Super User is a question and answer site for computer enthusiasts and power users. It's 100% free, no registration required.

Sign up
Here's how it works:
  1. Anybody can ask a question
  2. Anybody can answer
  3. The best answers are voted up and rise to the top

On a debian system, I'm logged in as root.

I cannot create any files in /bin, /usr/bin, /sbin or /usr/sbin.

I can create files in /, /usr, /usr/local, /usr/share, etc, etc.

All these directories are owned by root and have permission 755.

The partition is not full.

touch /usr/bin/foo

touch: cannot touch `/usr/bin/foo': Permission denied

(and the file does not already exist)

touch /usr/local/foo

(no error)

Also, chown and chmod fail on directories named "bin" or "sbin", but not on other directories.

share|improve this question
up vote 2 down vote accepted

You might want to check the file attributes using lsattr. It's well possible that those directories have been made "immutable" to prevent alteration, even by root.

share|improve this answer
Some directories under /usr are marked "I" (not "i" for immutable). It turns out root can't write to any of the directories marked "I". man chattr sez: The "I" attribute is used by the htree code to indicate that a directory is being indexed using hashed trees. It may not be set or reset using chattr(1), although it can be displayed by lsattr(1). I have no idea what that means, or why directories would be stuck in this state, but you've set me off in the right direction. – user17944 Nov 14 '09 at 3:08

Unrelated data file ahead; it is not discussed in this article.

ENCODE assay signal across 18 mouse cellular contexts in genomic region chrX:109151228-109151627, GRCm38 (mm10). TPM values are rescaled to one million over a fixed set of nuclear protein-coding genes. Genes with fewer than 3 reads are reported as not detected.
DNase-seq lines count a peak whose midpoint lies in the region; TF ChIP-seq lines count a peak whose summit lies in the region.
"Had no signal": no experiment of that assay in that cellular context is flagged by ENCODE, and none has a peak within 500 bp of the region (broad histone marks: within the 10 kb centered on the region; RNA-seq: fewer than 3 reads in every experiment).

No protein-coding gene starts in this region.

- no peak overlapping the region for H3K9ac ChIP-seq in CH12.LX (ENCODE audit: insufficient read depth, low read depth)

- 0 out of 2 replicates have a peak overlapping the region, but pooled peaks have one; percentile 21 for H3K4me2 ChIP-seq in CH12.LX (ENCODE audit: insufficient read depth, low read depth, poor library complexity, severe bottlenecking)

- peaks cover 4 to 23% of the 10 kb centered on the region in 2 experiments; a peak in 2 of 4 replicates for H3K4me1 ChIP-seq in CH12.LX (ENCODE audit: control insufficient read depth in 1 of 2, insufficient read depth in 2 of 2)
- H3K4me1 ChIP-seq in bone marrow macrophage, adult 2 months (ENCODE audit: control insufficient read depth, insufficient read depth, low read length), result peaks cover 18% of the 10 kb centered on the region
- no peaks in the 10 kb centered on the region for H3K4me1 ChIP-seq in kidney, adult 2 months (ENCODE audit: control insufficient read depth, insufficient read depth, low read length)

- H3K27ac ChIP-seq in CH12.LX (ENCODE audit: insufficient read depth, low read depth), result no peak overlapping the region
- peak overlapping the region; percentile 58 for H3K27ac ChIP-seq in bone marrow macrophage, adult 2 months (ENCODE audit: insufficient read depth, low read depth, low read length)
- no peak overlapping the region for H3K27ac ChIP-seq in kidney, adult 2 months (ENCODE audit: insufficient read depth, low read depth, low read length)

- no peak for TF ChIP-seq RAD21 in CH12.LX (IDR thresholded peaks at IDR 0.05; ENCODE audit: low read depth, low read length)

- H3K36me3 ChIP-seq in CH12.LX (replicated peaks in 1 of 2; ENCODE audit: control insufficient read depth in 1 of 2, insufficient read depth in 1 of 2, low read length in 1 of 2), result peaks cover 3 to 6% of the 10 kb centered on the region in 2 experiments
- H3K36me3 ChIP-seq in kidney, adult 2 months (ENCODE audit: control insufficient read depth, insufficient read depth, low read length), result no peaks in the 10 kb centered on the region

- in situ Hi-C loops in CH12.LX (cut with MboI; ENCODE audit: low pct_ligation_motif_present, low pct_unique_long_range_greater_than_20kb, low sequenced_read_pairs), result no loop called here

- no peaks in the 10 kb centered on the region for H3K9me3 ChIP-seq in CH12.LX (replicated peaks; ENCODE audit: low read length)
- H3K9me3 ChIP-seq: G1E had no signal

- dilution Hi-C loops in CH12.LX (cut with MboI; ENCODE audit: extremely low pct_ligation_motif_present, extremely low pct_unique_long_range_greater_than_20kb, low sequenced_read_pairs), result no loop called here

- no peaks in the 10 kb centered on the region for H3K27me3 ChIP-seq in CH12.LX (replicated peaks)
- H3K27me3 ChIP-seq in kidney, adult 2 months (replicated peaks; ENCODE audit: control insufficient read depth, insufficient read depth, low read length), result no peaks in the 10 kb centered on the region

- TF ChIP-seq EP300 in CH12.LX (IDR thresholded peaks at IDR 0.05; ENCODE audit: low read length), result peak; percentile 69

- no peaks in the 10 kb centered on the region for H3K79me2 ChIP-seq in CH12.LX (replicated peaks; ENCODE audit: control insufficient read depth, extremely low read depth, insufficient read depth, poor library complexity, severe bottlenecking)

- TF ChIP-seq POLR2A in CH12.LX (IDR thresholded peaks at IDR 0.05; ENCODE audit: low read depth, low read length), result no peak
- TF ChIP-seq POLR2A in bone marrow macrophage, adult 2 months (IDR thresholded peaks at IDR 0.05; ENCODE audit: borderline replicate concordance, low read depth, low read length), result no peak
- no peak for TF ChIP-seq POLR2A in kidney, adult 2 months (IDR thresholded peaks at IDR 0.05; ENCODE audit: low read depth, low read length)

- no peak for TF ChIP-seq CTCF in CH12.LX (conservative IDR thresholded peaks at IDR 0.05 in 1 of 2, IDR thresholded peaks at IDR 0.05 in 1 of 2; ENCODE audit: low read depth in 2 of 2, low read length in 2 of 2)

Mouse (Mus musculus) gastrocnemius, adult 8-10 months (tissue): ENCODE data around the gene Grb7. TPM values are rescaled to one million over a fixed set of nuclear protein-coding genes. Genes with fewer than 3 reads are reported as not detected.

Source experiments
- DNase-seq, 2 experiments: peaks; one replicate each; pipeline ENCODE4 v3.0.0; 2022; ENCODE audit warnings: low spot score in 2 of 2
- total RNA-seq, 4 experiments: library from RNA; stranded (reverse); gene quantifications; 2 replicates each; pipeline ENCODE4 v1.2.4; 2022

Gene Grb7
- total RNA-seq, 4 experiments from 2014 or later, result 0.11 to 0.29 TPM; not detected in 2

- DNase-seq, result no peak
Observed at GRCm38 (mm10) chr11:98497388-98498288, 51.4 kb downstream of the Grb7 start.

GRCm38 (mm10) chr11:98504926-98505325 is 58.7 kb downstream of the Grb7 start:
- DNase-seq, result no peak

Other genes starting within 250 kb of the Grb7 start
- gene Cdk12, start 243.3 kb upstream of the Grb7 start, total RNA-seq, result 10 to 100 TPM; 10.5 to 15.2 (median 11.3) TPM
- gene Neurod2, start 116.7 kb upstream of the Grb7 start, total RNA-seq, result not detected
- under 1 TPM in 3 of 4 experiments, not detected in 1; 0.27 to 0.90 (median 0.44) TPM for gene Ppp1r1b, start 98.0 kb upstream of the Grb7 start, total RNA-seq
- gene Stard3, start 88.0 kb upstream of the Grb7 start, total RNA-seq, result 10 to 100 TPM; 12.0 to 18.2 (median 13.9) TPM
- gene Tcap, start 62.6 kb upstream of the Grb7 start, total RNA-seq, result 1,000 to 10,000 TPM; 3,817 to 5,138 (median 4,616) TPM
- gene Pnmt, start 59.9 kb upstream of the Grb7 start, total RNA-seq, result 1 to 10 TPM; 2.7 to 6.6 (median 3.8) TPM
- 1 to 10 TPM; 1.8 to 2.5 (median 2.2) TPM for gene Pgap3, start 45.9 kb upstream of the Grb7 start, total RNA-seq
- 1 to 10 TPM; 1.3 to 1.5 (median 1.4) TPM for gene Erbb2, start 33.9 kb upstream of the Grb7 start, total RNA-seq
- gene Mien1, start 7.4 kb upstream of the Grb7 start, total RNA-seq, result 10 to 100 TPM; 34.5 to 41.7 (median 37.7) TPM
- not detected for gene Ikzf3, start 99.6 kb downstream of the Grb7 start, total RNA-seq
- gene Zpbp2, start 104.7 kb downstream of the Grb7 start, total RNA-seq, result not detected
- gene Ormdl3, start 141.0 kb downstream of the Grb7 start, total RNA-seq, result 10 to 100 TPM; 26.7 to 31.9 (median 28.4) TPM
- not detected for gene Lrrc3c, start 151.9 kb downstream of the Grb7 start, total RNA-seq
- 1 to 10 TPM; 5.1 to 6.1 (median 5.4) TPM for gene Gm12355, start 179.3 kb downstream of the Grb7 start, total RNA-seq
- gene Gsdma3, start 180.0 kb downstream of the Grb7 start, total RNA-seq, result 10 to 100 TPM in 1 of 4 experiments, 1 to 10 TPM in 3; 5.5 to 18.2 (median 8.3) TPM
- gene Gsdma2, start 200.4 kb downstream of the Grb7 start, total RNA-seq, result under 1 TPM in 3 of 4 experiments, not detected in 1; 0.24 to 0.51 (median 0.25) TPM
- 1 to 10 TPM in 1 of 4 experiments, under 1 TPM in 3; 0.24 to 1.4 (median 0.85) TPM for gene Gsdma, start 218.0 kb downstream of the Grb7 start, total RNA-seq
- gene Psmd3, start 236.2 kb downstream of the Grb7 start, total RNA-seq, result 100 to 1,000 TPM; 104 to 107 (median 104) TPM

Sounds like those directories where you can't change anything were mounted read-only.

You might want to check the output of mount.

share|improve this answer
Not mounted read-only – user17944 Nov 14 '09 at 3:09

To add on to Manni's answer, often times a file system will be mounted read only if there was an error during a file system check. You may want to check your boot logs to see if there were errors.

share|improve this answer

Your Answer


By posting your answer, you agree to the privacy policy and terms of service.